Introducing Mariko Davidson, San Francisco’s new Civic Innovation and Partnerships Strategist

mariko_headshotHi everyone, I’m thrilled to join the Microsoft Technology & Civic Engagement Team. My work focuses on partnering with civic leaders across sectors to explore opportunities that leverage technology for the public good. With over half the world’s population now living in urban areas, and up to 2/3rds by 2050, cities are more important than ever before—and Microsoft recognizes this. While the bulk of my focus will be local, the possibilities to scale positive civic initiatives that stick are incredibly exciting. As city governments do more with less, and as we ask our communities to take on more, the potential of strategic multi-stakeholder partnerships — with the public, private, and non-profit sector — becomes more important to achieving more livable and equitable cities.

I went to MIT, earned a graduate degree in urban planning, and built up an expertise in cities and data. I’ve worked with cities on creative civic engagement, data initiative, and transportation policy. At the Commonwealth of Massachusetts, I launched their Open Data Initiative where I also built frameworks for data management, data governance, and privacy policy issues. At the Boston Mayor’s Office of New Urban Mechanics, I focused on girls STEM education and rapid prototyping for civic engagement. I wrote my graduate thesis on transportation, placemaking and innovation spotting by local governments.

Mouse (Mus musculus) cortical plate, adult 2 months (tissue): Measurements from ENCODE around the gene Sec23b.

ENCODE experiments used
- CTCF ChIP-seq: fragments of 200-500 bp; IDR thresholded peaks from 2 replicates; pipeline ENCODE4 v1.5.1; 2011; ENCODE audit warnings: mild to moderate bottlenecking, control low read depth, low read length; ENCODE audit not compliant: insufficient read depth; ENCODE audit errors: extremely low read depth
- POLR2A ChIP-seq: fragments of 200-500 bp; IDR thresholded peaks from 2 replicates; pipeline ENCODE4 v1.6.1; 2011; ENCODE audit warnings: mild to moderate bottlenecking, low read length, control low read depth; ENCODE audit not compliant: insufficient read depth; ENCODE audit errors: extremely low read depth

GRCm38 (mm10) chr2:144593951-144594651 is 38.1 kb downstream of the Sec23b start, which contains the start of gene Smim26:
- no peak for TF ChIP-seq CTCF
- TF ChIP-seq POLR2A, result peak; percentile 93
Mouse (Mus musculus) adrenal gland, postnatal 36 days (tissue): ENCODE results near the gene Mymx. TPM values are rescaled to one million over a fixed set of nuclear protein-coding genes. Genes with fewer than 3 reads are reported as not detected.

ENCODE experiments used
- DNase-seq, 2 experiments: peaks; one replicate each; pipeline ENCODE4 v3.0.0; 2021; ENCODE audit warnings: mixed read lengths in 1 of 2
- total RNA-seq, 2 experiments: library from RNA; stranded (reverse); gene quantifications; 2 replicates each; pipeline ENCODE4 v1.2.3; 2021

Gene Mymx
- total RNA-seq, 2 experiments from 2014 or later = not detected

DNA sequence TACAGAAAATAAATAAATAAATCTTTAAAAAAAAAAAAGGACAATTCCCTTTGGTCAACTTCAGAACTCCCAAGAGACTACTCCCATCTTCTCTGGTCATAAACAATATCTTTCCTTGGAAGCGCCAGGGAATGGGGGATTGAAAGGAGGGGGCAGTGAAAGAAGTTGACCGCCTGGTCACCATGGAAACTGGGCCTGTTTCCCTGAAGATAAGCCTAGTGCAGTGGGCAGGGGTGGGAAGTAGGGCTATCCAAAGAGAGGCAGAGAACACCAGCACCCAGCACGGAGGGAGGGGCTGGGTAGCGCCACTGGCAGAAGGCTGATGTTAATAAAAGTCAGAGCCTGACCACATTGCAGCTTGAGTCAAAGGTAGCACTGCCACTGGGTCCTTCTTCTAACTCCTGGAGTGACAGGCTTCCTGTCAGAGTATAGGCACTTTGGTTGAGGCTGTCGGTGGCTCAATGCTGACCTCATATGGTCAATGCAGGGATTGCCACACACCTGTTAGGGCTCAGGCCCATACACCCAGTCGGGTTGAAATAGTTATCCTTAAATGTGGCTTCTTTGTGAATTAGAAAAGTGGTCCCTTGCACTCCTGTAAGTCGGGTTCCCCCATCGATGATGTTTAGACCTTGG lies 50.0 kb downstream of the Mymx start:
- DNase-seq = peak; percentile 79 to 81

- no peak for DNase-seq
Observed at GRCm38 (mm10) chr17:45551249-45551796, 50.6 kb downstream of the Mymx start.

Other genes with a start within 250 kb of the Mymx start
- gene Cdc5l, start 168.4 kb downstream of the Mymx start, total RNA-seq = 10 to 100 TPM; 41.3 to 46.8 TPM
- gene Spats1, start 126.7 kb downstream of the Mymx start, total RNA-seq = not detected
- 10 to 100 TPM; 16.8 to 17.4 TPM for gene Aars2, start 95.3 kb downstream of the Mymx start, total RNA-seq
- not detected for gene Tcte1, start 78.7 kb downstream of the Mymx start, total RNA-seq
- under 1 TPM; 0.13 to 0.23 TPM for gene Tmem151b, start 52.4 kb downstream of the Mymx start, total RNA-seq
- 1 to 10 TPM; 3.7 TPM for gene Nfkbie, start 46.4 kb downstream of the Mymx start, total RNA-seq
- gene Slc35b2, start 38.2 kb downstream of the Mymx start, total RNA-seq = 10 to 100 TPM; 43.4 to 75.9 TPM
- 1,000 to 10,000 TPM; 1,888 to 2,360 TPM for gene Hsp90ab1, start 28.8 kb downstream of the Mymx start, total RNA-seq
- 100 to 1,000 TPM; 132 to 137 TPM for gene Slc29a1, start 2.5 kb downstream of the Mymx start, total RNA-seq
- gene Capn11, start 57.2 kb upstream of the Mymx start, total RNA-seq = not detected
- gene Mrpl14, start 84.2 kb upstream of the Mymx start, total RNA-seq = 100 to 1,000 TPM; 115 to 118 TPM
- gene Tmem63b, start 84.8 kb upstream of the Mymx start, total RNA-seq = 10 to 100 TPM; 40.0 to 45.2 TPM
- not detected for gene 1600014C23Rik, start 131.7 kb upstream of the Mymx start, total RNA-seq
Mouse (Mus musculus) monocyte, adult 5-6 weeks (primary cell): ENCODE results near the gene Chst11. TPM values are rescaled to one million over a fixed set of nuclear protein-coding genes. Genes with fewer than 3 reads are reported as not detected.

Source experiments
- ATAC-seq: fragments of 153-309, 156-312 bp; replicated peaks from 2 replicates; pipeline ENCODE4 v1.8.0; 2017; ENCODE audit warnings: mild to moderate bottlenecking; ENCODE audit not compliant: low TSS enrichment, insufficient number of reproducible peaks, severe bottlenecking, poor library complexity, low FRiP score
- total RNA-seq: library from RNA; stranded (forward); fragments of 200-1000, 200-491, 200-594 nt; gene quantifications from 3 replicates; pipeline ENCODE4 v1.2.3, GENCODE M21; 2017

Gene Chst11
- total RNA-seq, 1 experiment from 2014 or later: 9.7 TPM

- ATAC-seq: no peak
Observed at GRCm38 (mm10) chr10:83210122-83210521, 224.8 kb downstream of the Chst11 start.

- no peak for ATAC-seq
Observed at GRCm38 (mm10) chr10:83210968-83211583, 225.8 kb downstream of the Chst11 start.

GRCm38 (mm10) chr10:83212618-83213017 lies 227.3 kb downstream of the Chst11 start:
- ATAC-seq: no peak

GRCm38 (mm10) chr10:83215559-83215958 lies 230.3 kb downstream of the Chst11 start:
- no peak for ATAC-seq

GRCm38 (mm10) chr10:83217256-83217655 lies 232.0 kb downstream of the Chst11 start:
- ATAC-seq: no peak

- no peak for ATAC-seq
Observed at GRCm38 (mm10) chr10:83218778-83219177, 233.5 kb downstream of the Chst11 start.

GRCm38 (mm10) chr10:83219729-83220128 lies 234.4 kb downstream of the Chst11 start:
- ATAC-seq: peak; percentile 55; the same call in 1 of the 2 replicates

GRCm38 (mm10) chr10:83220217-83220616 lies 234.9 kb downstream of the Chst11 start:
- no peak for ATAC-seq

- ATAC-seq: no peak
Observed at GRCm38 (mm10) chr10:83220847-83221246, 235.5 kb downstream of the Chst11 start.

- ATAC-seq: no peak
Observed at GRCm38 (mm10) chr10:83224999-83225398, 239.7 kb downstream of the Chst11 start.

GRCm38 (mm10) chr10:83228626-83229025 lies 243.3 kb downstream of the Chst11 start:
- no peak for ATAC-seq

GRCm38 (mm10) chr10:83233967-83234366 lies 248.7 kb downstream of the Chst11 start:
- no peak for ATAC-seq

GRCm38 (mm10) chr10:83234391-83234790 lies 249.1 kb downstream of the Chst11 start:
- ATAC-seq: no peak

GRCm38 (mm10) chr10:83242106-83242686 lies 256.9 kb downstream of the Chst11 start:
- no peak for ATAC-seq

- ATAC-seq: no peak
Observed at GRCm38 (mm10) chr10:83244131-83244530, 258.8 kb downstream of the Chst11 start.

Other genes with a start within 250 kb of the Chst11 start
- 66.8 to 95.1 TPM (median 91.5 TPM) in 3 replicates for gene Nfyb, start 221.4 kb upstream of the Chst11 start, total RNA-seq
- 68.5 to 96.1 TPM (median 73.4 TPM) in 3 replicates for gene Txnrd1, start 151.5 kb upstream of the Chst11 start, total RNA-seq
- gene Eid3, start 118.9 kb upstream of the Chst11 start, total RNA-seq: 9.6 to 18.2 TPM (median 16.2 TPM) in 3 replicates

As a city planner, it may seem like an unusual path to join a technology company. What links it all together is a commitment to making our cities more livable, equitable, and just for our communities. The built environment — or how we construct and design our cities — has an enormous impact on our lives. We all intuitively understand that our zip code — the transportation, housing, and education options in your backyard— added together, determines your access to opportunity. In other words, can we walk to work or do we sit in traffic? What kind of access to good schools and jobs do we have in our neighborhood? Do our buildings run on renewable energy or climate changing fossil fuels? Can we count on access to clean potable water? Do we breathe clean air or suffer from pollution fueled asthma?

Increasingly, the field of planning is no longer only where the built environment meets policy, but it’s also where those areas intersect with data and new technologies. Recently we’ve seen a dramatic shift as new tech innovations have pushed and changed cities. We’ve seen this transformation take many forms: from new open data initiatives; to the rapid transformation of mobility from bicycle share programs to companies like Lyft & Uber; in government-to-citizen engagement via web apps like SeeClickFix, chatbots like HelloVote; to how we engage in civic discourse with tools like online engagement platforms such as coUrbanize. The opportunities to apply new civic technologies for more efficient government services, and to use the proliferation of data for social impact are great.

In the end, it all comes down to the people in our communities. As we think about the connection between cities, community, and technology, it’s become increasingly clear — and in San Francisco, no doubt — that we must work to be more inclusive to help build bridges across class, race, gender, creed, ability, and age. With this in mind, the San Francisco Technology & Civic Engagement team has identified focus areas around accessibility, resiliency, and economic development. The thread that links these areas together is equity. Much of our work will be dedicated to these areas around inclusion and equity, to begin to build those access points now, and in the future.

Please reach out if you want to talk cities, data, civic engagement, or think through these challenges further. You can find me on Twitter @rikohi.

Latest Posts